For fans of art-house theatre fare, the release of a new Terrence Malick film is an event unto itself, much akin to the excitement that stirs whenever Thomas Pynchon publishes a new novel. What the two artists have in common — in addition to a very slow output and a reputation for reclusiveness — is an unbridled vision and unmistakable uniqueness.
So it is odd that Malick’s newest film “To the Wonder” opened with little fanfare, especially considering it is headlined by Ben Affleck, Rachael McAdams and Javier Bardem. “To the Wonder” opened in limited release and is available for rent on iTunes.
The plot can be stated simply, and completely, as this: A man (Affleck) falls in love with a European woman (Olga Kurylenko). They whisper. She twirls. Then, he falls in love with an American woman (McAdams). They whisper. She twirls. There is a priest (Bardem). He is lonely. He broods.
And that’s pretty much it.
But the whole thing is utterly breath taking. Like the rest of Malick’s films, “To the Wonder” was shot almost exclusively at “magic hour,” casting long shadows and giving everything just the right glow that only be achieved at sunrise and sunset. As with his last film, 2011’s “The Tree of Life,” Malick enlists the help of cinematographer Emmanuel Lubezki (cameraman on “Children of Men” and “Harry Potter and the Prisoner of Azkaban”). Lubezki and Malick have established a set of “rules” for shooting their films, among them are no unnatural light, no pull focus, and a gliding and swooping camera.
As a result, a Malick film is immediately recognizable even when glancing upon a few frames. Mr. Malick is the very definition of an auteur filmmaker, and his style lends itself to copycats and parodies. Long takes of nature. Water trickling. The camera panning up at trees. There is a deeply romantic and spiritual essence to Malick’s films, and it is on beautiful display in this film.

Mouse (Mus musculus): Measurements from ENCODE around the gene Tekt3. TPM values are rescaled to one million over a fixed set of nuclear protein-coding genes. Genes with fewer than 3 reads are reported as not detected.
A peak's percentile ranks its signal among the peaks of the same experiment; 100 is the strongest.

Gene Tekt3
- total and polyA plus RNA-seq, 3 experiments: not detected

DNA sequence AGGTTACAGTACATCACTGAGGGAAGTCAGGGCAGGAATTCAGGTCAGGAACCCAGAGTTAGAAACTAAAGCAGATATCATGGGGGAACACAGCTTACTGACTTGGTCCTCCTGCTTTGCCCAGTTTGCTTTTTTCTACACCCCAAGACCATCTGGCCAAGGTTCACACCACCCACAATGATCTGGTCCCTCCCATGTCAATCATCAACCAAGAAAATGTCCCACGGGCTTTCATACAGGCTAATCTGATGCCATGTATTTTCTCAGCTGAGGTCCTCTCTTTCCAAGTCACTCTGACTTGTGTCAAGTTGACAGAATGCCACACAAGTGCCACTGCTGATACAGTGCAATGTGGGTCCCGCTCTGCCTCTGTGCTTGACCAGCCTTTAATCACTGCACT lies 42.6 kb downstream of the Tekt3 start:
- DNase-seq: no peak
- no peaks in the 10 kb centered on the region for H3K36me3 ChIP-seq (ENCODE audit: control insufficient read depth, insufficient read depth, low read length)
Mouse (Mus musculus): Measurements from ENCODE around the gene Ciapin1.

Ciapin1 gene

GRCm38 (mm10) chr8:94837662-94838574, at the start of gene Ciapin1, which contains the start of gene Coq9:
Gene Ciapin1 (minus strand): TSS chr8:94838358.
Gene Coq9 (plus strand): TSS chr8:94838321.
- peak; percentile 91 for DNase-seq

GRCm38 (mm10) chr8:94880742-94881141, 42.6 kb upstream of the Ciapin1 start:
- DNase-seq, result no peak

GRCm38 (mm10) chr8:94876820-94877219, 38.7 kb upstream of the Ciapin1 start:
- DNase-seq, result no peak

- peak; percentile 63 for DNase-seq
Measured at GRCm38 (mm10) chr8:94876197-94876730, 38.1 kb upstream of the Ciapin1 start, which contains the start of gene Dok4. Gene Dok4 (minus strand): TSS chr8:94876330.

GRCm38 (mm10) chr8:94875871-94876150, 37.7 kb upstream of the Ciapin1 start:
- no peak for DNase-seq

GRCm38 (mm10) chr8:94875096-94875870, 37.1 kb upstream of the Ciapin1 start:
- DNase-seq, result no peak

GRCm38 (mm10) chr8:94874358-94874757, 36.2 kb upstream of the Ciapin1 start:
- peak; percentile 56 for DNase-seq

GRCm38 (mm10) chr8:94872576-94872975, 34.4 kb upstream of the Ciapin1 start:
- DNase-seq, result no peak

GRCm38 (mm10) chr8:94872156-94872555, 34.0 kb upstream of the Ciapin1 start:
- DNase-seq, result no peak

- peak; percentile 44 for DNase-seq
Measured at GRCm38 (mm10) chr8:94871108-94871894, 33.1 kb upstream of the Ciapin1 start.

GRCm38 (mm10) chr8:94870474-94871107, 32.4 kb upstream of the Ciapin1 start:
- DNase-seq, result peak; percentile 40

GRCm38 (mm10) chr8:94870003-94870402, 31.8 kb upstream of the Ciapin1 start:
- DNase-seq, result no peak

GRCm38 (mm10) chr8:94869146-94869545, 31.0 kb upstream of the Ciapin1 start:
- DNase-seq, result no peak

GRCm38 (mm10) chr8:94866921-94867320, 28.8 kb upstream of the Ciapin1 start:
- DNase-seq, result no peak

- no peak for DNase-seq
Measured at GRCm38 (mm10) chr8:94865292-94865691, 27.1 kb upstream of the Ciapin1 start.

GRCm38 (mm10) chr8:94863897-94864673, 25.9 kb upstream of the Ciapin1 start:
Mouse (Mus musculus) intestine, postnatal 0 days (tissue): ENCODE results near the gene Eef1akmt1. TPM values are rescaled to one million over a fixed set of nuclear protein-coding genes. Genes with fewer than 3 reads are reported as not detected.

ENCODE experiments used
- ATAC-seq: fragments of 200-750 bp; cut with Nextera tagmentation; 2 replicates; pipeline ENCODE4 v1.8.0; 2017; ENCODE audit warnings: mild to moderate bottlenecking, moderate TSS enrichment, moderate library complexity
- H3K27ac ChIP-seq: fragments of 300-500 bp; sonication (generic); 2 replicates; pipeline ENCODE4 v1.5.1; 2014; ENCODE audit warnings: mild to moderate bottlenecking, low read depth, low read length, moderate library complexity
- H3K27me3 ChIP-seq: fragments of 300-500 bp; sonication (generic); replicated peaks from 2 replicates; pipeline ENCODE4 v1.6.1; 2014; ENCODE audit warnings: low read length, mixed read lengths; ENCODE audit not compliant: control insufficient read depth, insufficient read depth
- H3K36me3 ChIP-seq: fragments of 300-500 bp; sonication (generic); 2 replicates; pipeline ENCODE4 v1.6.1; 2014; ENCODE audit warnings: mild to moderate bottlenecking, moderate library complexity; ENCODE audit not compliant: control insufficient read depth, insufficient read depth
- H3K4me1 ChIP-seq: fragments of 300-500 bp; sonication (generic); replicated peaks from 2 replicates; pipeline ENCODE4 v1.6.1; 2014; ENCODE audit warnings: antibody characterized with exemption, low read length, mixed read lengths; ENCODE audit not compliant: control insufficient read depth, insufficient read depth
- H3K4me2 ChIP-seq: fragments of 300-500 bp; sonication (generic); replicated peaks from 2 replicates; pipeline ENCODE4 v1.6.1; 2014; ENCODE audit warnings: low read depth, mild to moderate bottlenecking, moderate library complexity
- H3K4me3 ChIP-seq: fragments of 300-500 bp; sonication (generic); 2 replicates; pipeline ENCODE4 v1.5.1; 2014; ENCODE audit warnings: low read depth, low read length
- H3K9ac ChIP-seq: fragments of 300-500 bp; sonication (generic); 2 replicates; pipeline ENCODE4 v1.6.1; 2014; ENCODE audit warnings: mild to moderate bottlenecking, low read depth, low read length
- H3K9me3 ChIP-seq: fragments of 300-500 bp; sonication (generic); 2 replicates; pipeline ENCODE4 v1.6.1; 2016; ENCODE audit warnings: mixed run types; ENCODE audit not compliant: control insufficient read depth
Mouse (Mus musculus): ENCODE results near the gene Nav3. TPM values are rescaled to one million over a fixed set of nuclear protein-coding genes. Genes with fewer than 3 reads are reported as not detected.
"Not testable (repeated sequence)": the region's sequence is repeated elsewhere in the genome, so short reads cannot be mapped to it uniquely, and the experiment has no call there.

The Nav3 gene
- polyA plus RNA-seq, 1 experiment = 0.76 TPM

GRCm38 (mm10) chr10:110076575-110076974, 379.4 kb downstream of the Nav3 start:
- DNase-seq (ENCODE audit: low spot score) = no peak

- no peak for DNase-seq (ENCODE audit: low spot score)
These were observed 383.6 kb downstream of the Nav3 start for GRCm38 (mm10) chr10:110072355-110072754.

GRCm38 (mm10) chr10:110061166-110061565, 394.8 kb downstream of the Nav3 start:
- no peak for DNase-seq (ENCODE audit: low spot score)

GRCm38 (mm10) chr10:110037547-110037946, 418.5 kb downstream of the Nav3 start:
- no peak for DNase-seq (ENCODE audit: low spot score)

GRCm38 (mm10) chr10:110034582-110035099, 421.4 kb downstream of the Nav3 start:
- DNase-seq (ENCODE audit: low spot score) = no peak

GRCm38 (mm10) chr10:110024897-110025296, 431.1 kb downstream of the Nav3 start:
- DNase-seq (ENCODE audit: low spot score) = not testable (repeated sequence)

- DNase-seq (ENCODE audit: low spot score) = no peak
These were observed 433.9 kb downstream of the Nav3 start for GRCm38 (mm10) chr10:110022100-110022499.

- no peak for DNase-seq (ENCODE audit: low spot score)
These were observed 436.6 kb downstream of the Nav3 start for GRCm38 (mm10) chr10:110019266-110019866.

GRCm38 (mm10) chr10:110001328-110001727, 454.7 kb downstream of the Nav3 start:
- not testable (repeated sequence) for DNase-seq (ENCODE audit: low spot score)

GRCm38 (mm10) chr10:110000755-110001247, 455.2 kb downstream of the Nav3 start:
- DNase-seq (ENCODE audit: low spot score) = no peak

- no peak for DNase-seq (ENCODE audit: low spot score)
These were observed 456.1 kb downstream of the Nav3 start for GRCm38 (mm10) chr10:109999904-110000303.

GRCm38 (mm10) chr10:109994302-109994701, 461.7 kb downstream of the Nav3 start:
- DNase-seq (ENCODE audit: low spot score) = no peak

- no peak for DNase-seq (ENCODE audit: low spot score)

But what is curiously missing from this latest effort is emotional affectiveness of his previous work. Instead, “To the Wonder” looks like it might have been culled from the reject shots off the cutting room floor during “The Tree of Life.” The latter film, Malick’s undeniable opus, stands among the most visionary and deeply personal American films ever made. By my estimation, it is one of the best.
And so “To the Wonder” feels like a beautiful letdown, a gorgeous failure, a well-intentioned misfire. I cannot recommend it to anyone who is not a devoted follower of Malick or to anyone who is not intrigued by the idea of watching the “Planet Earth” series while a woman whispers “What is this love that loves us?” in French.
“To the Wonder” feels rushed, and I wonder if the film wanders because of its hasty production. Malick usually takes several years, sometimes decades, between films. “To the Wonder” came only one year after “The Tree of Life.” The director claims to “find” his films in the editing room. I think this one is still there.